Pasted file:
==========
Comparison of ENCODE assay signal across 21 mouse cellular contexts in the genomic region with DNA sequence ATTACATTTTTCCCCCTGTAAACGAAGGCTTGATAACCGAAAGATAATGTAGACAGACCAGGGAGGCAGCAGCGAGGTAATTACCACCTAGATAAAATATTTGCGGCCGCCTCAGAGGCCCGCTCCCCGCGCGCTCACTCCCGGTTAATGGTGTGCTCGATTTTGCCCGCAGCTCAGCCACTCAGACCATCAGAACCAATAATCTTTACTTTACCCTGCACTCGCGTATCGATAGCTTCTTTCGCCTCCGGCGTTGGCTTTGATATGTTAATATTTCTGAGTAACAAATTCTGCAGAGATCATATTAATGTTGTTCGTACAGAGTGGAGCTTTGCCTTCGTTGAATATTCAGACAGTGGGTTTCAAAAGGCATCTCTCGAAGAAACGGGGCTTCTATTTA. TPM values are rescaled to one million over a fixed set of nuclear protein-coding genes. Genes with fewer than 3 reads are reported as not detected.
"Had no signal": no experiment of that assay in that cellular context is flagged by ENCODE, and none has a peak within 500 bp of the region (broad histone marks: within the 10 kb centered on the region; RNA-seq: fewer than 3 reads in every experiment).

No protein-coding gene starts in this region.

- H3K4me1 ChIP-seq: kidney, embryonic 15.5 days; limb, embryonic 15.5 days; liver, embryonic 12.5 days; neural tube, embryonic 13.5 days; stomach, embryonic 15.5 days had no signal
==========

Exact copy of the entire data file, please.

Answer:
Comparison of ENCODE assay signal across 21 mouse cellular contexts in the genomic region with DNA sequence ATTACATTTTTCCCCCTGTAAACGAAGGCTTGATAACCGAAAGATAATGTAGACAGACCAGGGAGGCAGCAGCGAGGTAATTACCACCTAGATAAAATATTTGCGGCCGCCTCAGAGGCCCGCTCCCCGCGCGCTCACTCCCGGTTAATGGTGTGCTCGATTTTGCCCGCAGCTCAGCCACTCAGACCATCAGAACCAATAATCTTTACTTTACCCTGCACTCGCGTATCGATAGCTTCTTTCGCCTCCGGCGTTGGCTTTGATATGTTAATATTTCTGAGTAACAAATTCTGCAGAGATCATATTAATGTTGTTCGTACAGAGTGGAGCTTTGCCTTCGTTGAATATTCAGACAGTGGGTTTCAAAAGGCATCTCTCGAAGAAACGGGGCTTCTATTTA. TPM values are rescaled to one million over a fixed set of nuclear protein-coding genes. Genes with fewer than 3 reads are reported as not detected.
"Had no signal": no experiment of that assay in that cellular context is flagged by ENCODE, and none has a peak within 500 bp of the region (broad histone marks: within the 10 kb centered on the region; RNA-seq: fewer than 3 reads in every experiment).

No protein-coding gene starts in this region.

- H3K4me1 ChIP-seq: kidney, embryonic 15.5 days; limb, embryonic 15.5 days; liver, embryonic 12.5 days; neural tube, embryonic 13.5 days; stomach, embryonic 15.5 days had no signal